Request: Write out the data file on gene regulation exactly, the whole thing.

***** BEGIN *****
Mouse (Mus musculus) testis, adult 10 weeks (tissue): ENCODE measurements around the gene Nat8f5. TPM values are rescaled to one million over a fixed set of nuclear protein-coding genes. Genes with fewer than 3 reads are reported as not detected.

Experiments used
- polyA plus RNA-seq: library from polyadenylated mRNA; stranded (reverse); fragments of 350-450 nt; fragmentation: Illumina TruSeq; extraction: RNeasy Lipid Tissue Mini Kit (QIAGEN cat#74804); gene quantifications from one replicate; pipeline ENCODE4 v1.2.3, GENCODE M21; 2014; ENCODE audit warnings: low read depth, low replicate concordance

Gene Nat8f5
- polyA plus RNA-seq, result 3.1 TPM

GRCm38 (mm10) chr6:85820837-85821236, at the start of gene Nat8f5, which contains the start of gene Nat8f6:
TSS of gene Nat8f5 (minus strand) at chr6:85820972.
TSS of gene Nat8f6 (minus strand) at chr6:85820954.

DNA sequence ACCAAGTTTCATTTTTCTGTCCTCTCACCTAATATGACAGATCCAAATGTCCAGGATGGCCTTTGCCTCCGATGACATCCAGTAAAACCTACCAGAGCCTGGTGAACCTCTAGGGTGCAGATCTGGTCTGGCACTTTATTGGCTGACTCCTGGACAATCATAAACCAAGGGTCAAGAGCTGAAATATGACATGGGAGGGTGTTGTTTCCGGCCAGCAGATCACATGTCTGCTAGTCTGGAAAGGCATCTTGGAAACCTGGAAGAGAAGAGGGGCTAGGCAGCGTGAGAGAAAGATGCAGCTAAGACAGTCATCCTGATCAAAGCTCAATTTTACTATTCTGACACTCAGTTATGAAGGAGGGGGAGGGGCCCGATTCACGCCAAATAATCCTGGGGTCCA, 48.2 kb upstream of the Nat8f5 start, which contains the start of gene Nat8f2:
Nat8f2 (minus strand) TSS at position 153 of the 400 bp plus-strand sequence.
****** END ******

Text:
Mouse (Mus musculus) testis, adult 10 weeks (tissue): ENCODE measurements around the gene Nat8f5. TPM values are rescaled to one million over a fixed set of nuclear protein-coding genes. Genes with fewer than 3 reads are reported as not detected.

Experiments used
- polyA plus RNA-seq: library from polyadenylated mRNA; stranded (reverse); fragments of 350-450 nt; fragmentation: Illumina TruSeq; extraction: RNeasy Lipid Tissue Mini Kit (QIAGEN cat#74804); gene quantifications from one replicate; pipeline ENCODE4 v1.2.3, GENCODE M21; 2014; ENCODE audit warnings: low read depth, low replicate concordance

Gene Nat8f5
- polyA plus RNA-seq, result 3.1 TPM

GRCm38 (mm10) chr6:85820837-85821236, at the start of gene Nat8f5, which contains the start of gene Nat8f6:
TSS of gene Nat8f5 (minus strand) at chr6:85820972.
TSS of gene Nat8f6 (minus strand) at chr6:85820954.

DNA sequence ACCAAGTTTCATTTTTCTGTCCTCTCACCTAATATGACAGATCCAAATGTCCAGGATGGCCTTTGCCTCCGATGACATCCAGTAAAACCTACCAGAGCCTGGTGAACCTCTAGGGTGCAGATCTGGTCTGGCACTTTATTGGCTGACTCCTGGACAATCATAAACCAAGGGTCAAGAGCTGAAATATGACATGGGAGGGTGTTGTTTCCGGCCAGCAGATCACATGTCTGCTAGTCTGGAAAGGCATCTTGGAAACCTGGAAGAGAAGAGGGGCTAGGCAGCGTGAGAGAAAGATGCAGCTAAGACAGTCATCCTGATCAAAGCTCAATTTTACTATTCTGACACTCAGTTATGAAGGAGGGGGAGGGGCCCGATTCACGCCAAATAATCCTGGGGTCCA, 48.2 kb upstream of the Nat8f5 start, which contains the start of gene Nat8f2:
Nat8f2 (minus strand) TSS at position 153 of the 400 bp plus-strand sequence.